had understood that a supplemental charge had been
written by the court, and put into the hands of the
attorney of the United States, and that it was to be
shown to his counsel before it was delivered. That for
want of time, or some other cause, it had not yet been
submitted to them. The court had yesterday requested
and obtained a copy of his propositions, that they might
judge of their application, and if satisfied on that point
that they might give additional instructions to the grand
jury. Though the court might not at first have per-
ceived the necessity of a supplemental charge, yet it
must now appear that each of his propositions must
come before the grand jury. If the court were satisfied
that they ought, they would have such additional instruc-


tions as were necessary; and if they had doubts, they
would require an argument. He was ready to demon-
strate the truth of every one of them. That he was
ready to argue three weeks ago, and was desirous to save
time, and would support them by written or oral argu-
ments, as .the court might think proper.

The Chief Justice stated that he had drawn up a
supplemental charge, which he had submitted to the
attorney for the United States ; with a request that it
should also be put into the hands of Mr. Burr's counsel ;
that Mr. Hay had, however, informed him, in the con-
versation which he had just had with him, that he had
been too much occupied himself to inspect the charge
with attention, and deliver it to the opposite counsel ;
but another reason was that there was one point in the
charge which he did not fully approve. He should not,
therefore, deliver his charge at present, but should re-
serve it until Monday. In the meantime Mr. Burr's coun-
sel have an opportunity of inspecting it, and an argu-
ment might be held on the points which had produced
an objection from the attorney for the United States.

Mr. E. Randolph. Is it the wish of the court that the
argument should be carried on orally, or in writing?

Chief Justice. I am willing to see the remarks, on
both sides, in writing.

Mr. Hay objected to this method, from the excessive
labor which it would impose upon them either way.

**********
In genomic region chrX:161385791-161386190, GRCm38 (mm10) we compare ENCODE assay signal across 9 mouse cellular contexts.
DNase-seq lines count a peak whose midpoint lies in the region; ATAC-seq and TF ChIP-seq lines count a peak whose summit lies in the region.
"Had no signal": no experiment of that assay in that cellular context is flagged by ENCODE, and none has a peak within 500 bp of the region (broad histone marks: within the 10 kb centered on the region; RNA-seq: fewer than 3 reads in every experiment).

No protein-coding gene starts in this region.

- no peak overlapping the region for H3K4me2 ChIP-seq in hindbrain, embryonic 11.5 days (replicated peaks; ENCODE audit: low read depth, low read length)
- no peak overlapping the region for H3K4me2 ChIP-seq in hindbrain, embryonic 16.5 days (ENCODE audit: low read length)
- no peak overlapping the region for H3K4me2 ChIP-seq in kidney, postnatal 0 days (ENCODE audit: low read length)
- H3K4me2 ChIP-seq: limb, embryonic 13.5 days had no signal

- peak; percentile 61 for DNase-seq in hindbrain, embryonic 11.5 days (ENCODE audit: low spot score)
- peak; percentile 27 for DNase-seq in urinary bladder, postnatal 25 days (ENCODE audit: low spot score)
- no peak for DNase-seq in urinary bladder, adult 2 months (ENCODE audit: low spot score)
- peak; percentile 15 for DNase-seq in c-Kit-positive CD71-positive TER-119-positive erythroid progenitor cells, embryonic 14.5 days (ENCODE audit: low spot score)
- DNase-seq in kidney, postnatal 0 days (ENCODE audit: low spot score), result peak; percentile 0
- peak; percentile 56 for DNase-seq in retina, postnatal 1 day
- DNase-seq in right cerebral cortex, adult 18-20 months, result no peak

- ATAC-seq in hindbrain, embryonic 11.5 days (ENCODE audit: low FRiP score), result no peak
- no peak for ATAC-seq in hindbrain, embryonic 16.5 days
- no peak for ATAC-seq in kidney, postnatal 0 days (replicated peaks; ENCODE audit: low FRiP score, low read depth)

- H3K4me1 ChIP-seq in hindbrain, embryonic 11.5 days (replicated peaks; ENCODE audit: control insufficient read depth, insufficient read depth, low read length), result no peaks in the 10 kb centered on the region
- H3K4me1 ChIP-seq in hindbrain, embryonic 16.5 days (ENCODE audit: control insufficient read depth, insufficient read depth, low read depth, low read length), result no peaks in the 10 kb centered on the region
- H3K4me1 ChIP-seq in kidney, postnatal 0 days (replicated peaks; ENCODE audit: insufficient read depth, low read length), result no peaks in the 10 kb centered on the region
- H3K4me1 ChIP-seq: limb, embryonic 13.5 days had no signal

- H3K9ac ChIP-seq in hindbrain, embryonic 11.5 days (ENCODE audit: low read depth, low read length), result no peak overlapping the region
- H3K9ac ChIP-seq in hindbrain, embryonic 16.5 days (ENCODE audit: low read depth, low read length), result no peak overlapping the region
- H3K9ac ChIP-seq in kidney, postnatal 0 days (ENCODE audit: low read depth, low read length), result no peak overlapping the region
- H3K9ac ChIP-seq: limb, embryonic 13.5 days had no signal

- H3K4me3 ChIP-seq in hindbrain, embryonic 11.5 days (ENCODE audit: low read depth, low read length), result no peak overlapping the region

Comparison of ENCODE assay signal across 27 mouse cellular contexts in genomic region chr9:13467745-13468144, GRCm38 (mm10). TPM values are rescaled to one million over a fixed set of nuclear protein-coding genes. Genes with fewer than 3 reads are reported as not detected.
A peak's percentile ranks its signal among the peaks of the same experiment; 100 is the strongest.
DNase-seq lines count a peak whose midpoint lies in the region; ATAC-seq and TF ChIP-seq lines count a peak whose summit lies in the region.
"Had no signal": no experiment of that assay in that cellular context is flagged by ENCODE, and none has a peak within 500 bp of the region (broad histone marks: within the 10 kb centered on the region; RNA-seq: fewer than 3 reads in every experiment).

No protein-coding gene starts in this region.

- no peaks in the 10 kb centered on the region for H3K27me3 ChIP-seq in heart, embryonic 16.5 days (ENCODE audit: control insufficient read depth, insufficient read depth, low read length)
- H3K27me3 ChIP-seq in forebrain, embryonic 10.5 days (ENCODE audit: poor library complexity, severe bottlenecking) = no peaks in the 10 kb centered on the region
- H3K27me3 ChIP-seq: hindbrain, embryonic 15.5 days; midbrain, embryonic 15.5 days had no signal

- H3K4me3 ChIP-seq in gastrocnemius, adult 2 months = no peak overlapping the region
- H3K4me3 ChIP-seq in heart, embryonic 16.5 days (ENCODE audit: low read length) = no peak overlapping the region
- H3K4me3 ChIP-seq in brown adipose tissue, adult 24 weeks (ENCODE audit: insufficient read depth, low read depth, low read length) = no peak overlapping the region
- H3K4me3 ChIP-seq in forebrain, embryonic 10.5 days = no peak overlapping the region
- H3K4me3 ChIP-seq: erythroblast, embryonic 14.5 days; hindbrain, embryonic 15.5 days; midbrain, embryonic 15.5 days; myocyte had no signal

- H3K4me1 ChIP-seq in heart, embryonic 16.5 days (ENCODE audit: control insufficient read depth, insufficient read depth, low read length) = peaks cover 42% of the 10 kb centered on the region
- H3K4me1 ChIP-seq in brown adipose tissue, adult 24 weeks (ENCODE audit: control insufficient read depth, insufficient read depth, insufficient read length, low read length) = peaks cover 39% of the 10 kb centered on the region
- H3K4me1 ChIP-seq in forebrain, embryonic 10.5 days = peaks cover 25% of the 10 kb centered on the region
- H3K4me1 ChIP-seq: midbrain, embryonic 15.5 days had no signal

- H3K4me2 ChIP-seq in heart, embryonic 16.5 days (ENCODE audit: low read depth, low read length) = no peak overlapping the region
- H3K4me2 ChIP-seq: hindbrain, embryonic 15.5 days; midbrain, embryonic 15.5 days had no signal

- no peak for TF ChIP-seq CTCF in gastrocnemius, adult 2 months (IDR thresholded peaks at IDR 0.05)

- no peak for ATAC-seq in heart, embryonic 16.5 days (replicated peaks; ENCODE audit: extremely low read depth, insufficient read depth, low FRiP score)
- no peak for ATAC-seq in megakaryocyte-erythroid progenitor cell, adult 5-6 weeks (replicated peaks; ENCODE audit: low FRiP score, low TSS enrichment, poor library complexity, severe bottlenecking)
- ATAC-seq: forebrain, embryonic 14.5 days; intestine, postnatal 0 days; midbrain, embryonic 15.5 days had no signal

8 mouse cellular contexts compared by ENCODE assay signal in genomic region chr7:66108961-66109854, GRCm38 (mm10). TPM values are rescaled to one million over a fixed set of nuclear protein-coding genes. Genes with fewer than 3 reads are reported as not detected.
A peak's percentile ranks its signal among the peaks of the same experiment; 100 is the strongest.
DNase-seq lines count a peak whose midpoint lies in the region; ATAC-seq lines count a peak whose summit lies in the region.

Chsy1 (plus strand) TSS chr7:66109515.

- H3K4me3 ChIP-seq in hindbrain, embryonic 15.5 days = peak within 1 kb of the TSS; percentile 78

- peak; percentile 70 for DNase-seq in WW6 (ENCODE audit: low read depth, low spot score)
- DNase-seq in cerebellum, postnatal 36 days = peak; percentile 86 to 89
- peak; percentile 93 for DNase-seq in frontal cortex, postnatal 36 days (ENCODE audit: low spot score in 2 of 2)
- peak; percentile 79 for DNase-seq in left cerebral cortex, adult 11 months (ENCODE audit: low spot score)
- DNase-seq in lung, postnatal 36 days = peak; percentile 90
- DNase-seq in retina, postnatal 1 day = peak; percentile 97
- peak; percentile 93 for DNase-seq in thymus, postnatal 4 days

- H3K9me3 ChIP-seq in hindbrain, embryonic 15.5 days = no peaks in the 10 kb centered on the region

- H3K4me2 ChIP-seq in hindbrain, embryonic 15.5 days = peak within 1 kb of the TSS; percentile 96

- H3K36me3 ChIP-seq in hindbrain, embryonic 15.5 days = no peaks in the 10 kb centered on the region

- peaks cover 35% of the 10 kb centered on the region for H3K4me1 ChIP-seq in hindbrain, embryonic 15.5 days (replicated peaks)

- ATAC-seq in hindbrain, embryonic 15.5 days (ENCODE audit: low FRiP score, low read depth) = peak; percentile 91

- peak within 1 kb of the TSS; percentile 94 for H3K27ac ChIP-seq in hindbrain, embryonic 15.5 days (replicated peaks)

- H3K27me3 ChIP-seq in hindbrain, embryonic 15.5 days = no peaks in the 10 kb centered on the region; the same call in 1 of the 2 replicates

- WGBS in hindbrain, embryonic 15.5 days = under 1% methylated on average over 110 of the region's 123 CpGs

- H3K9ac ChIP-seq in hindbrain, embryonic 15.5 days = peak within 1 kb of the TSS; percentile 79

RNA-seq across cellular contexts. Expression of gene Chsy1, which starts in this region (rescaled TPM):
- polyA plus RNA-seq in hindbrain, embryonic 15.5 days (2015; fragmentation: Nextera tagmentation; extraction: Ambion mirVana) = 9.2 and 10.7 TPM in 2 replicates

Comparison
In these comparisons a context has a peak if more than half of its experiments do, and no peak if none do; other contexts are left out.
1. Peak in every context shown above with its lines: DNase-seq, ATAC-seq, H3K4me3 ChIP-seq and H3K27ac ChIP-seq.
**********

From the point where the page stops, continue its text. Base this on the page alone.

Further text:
The Chief Justice declared that it was perfectly indif-
ferent to him.

Mr. Martin assured the court that it was perfectly con-
venient to him to argue the point either orally or in writing.

Mr. Wtckham stated that the attorney for' the United
States wished to object to certain propositions which Mr.
Burr had submitted to the court ; that he was ready to go
into the discussion immediately ; that the attorney for the
United States preferred an argument before the court to
one in writing; and that this was, in fact, the very course
which Mr. Burr's counsel had first recommended. Mr.
Wickham hoped that this supplemental charge would be
given to the jury before the witnesses were sent up ; that
the counsel for the prosecution preferred the contrary,
but which was, in fact, the most improper course.


The Chief Justice observed that the court would also
have wished that the charge should have been delivered
before the witnesses were sent up ; but that it was almost
indifferent to him whether the testimony was submitted
to the grand jury before or after the delivery of the
charge ; that it was often the custom for the petit jury
itself to hear the testimony before 'the law was ex-
pounded, and the same practice might extend to the
grand jury; for it was extremely easy for them, after
they had heard the testimony, to apply the instructions
of the court, and distinguish those parts which were
admissible from those that were not so. It was not, for
instance, absolutely necessary for them to know, previous
to the delivery of the charge, that two witnesses were
necessary to prove the overt act. When the charge had
been delivered, that principle would apply to the testi-
mony which they had actually heard ; and that it was
desirable that though the charge should precede the
testimony, yet it was not so essential as to interrupt the

Mr. Randolph conceived it far more important to give
the supplemental charge before than after the exhibition
of the testimony ; that with one set of principles on
their mind the grand jury would frequently ask ques-
tions in one point of view, which they would not under
other impressions ; and that the supplemental, like the
original, charge ought to precede the evidence.

Mr. Martin observed that there was this considerable
difference between a grand and a petit jury, that when any
doubt arose about the propriety of testimony before the
petit jury, the court would be present and ready to de-
cide ; but the grand jury has not the same aid of the
judgment of the court in selecting the testimony.

The chief justice said, that the necessity of giving a
supplemental charge, at this time, was not so manifest,
as in his original charge he had expressed his ideas on
the nature of treason. That he stated this crime to con-
sist in an actual " levying of war," and that, of course,
the grand. jury would have to inquire into the existence
of overt acts ; that, from this statement, it would readily
occur to the jury that no matter what suspicions were
entertained, what plans had been formed, what enter-


prizes haa been projected, there could be no treason
without an overt act, and without some overt act, no
crime of treason had been committed.

The discussion of this question was at length waived,
when the chief justice delivered the following opinion on
the motion to issue a subpcena duces tccum directed to
the president of the United States :

77/1? Chief Justice. The object of the motion, now to
be decided, is to obtain copies of certain orders, under-
stood to have been issued to the land and naval officers
of the United States for the apprehension of the ac-
cused, and an original letter from General Wilkinson to
the president in relation to the accused, with the answer

Online LibraryAaron BurrTrial of Aaron Burr for treason : printed from the report taken in short hand (Volume 1) → online text (page 17 of 64)